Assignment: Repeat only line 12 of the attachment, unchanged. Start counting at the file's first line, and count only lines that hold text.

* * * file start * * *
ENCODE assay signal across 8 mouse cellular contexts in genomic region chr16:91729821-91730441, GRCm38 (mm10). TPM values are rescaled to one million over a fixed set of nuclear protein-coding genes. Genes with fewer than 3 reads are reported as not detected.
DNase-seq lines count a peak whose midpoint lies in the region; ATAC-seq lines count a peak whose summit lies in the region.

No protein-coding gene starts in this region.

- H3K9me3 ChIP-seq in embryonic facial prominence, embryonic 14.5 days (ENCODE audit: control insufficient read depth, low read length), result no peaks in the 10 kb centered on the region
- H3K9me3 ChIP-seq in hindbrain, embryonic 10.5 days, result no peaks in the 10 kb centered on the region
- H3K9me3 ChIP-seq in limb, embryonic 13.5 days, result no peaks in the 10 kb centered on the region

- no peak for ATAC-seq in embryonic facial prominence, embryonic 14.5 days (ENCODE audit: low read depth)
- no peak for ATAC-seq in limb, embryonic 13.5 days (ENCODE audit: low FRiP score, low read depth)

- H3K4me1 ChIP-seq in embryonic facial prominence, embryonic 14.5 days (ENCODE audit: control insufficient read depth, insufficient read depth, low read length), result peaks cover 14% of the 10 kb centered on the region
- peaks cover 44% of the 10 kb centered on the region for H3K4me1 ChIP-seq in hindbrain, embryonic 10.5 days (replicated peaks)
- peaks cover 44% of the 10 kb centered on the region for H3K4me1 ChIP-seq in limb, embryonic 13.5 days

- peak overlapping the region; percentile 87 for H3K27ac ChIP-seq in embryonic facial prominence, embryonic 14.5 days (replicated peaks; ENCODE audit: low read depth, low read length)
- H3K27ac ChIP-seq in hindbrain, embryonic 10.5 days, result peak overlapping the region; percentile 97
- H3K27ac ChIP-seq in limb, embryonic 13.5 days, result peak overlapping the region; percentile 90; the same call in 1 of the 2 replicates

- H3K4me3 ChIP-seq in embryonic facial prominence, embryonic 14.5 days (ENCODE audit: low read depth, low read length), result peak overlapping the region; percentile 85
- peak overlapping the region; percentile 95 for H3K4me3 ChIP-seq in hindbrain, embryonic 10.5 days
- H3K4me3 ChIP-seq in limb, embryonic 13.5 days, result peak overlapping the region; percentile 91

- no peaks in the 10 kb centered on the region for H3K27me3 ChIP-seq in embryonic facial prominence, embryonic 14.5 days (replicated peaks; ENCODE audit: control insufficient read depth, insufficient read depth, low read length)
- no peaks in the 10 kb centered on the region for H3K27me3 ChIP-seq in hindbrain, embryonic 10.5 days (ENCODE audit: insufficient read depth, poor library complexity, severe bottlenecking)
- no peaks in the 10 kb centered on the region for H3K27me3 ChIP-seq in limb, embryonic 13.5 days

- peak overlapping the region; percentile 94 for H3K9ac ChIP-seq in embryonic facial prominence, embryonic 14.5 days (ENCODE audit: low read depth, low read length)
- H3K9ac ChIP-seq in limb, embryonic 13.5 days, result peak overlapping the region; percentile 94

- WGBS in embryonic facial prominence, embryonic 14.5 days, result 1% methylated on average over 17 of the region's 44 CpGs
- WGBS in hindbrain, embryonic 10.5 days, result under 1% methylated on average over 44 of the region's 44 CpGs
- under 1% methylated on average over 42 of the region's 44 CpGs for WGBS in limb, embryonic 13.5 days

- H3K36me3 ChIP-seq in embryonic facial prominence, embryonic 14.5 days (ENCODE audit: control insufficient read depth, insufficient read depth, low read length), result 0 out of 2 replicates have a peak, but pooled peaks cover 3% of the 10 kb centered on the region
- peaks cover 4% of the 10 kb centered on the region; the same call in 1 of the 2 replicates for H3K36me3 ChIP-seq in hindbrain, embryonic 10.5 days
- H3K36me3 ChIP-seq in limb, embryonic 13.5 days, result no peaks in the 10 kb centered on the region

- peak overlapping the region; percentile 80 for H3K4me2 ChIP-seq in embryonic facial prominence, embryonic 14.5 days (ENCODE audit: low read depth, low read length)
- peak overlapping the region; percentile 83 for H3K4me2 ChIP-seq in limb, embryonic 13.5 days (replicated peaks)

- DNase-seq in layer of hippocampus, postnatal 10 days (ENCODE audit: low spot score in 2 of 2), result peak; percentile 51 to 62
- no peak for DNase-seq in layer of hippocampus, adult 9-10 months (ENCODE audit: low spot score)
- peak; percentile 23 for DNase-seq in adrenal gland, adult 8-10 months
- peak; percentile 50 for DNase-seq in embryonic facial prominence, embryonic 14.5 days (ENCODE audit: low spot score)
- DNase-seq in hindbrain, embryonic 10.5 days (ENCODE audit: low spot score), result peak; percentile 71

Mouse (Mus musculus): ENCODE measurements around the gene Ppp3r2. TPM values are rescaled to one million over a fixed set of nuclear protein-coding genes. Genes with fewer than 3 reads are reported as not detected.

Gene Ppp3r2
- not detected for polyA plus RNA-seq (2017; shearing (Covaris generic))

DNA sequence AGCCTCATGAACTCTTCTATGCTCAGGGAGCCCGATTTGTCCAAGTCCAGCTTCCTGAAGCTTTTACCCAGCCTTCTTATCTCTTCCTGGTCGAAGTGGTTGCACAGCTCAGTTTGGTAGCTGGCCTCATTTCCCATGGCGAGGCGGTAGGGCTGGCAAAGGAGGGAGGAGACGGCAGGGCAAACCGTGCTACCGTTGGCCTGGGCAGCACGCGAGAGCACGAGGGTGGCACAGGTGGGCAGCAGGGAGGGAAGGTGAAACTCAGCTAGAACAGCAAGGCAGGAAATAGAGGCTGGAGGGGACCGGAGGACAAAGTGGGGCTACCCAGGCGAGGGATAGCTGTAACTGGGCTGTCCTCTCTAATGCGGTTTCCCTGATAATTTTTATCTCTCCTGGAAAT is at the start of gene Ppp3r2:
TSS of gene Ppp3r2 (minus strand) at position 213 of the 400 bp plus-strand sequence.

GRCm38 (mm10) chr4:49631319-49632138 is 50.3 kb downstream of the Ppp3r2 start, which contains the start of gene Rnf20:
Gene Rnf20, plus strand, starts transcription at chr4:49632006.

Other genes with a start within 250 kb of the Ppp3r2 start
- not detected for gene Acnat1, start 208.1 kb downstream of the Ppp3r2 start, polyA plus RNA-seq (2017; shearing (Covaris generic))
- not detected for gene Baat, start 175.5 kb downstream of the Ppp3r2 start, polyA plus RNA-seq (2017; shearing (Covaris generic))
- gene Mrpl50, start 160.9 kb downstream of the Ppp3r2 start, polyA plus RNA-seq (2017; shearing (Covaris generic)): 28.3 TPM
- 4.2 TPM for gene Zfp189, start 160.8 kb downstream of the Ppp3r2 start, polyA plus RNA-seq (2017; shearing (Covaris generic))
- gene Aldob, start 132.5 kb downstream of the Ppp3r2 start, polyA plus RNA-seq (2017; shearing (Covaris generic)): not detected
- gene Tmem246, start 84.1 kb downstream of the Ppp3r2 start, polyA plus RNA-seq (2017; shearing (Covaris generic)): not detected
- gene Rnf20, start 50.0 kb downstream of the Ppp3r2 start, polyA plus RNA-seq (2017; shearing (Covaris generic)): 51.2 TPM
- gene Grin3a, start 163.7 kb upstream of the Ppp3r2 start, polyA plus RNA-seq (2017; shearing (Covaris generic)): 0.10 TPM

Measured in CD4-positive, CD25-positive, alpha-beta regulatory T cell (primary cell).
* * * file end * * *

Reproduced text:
- peak overlapping the region; percentile 87 for H3K27ac ChIP-seq in embryonic facial prominence, embryonic 14.5 days (replicated peaks; ENCODE audit: low read depth, low read length)